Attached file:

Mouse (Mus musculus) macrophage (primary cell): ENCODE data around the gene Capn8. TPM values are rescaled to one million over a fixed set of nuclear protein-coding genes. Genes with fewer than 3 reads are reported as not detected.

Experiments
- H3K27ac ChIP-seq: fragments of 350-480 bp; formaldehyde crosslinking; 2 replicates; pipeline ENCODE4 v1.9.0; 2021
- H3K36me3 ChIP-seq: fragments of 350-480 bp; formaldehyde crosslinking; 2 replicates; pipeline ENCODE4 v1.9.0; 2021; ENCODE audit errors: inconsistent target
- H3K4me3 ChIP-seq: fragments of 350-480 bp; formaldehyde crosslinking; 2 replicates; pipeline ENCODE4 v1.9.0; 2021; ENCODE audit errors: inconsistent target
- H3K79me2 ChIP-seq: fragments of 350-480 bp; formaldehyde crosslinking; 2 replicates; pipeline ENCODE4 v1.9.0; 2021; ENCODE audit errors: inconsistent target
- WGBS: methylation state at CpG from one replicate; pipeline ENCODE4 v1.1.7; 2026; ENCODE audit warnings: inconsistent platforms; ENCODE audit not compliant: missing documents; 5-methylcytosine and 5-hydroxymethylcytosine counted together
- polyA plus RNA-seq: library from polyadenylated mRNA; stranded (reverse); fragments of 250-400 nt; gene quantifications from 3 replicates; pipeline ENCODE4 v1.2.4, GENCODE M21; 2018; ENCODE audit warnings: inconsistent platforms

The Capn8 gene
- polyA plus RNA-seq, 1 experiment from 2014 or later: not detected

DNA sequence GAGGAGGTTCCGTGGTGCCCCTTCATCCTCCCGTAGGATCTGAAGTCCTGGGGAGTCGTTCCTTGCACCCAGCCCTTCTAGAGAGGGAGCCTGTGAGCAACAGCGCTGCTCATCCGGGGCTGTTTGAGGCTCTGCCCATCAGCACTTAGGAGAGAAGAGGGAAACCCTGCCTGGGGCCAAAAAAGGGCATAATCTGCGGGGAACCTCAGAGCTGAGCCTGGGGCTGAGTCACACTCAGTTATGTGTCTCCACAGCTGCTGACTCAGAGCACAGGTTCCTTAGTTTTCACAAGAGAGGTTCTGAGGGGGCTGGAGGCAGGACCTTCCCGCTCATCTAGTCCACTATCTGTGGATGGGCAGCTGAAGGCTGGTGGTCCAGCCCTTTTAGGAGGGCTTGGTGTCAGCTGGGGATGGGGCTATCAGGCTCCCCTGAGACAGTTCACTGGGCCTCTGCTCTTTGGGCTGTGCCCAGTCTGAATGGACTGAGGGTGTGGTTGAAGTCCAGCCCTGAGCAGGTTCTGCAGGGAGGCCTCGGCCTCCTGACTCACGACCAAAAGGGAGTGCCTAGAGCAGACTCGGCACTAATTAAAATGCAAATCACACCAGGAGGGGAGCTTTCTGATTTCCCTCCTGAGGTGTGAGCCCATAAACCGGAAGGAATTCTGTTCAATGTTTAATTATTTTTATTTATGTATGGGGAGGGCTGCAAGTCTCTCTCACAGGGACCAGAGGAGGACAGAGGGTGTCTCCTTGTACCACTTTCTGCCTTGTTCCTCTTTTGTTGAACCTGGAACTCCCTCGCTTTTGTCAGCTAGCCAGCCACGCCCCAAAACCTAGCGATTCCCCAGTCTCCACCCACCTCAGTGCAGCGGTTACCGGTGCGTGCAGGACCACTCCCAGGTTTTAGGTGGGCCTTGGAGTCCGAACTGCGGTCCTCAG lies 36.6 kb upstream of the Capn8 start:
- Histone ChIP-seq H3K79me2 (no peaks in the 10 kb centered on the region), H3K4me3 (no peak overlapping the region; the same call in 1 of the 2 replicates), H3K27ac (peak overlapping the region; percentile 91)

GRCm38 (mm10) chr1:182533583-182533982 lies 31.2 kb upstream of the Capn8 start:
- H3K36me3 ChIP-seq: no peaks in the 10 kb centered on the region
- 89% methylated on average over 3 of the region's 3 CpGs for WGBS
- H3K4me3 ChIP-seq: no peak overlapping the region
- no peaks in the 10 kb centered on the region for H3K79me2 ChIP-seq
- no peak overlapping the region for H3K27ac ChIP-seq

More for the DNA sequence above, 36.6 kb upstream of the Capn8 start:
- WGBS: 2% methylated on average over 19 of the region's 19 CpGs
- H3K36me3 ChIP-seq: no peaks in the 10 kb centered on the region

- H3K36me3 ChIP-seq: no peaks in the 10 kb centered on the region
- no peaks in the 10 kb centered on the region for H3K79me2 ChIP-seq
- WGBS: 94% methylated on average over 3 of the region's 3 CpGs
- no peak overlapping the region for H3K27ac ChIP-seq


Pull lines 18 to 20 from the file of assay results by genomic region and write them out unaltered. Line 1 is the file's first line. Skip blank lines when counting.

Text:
- no peak overlapping the region for H3K27ac ChIP-seq

More for the DNA sequence above, 36.6 kb upstream of the Capn8 start:
- WGBS: 2% methylated on average over 19 of the region's 19 CpGs